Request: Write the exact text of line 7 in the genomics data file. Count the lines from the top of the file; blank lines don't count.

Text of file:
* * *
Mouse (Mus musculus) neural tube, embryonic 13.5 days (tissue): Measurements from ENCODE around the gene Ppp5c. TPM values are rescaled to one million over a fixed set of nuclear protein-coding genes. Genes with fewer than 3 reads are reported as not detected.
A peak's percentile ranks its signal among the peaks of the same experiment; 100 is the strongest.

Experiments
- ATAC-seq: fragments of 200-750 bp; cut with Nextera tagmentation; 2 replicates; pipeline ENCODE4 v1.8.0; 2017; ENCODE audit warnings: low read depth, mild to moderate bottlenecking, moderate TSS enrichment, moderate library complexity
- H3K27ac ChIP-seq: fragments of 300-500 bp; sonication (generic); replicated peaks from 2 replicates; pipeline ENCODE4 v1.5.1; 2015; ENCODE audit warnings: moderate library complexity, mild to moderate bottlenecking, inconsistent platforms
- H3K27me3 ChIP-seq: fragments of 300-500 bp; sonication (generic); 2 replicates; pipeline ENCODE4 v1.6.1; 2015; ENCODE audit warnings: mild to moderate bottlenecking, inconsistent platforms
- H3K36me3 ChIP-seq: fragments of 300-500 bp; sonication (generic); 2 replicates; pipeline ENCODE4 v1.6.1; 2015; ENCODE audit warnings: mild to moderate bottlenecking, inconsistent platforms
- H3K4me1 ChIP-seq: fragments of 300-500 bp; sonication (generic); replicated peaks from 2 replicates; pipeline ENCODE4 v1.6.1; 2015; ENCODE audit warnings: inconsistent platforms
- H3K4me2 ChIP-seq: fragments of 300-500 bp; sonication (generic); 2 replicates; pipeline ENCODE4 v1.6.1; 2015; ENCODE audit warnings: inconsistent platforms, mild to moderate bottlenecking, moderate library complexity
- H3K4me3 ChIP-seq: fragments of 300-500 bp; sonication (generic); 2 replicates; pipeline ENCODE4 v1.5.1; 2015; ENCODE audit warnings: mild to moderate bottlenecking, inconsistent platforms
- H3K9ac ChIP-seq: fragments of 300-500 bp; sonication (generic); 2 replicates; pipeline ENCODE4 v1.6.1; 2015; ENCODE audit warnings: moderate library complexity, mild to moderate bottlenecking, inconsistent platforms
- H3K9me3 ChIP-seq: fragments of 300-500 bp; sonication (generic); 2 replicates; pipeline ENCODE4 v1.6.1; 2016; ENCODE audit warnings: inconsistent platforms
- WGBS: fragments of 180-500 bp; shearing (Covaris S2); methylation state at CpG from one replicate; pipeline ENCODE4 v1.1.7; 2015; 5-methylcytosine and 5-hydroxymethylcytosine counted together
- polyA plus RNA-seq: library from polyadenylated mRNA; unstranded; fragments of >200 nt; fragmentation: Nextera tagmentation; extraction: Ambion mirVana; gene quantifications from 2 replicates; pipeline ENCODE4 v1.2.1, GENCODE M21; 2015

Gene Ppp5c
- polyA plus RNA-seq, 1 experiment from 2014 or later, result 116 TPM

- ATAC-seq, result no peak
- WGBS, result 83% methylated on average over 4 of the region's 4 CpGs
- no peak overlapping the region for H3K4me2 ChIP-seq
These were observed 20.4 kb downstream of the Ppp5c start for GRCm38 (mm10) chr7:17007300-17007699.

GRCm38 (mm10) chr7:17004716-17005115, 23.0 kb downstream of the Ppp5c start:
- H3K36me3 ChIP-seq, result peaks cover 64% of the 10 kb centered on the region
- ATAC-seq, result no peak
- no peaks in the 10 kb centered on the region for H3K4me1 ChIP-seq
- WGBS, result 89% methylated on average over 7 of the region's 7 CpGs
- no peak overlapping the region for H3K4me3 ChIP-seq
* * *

- H3K36me3 ChIP-seq: fragments of 300-500 bp; sonication (generic); 2 replicates; pipeline ENCODE4 v1.6.1; 2015; ENCODE audit warnings: mild to moderate bottlenecking, inconsistent platforms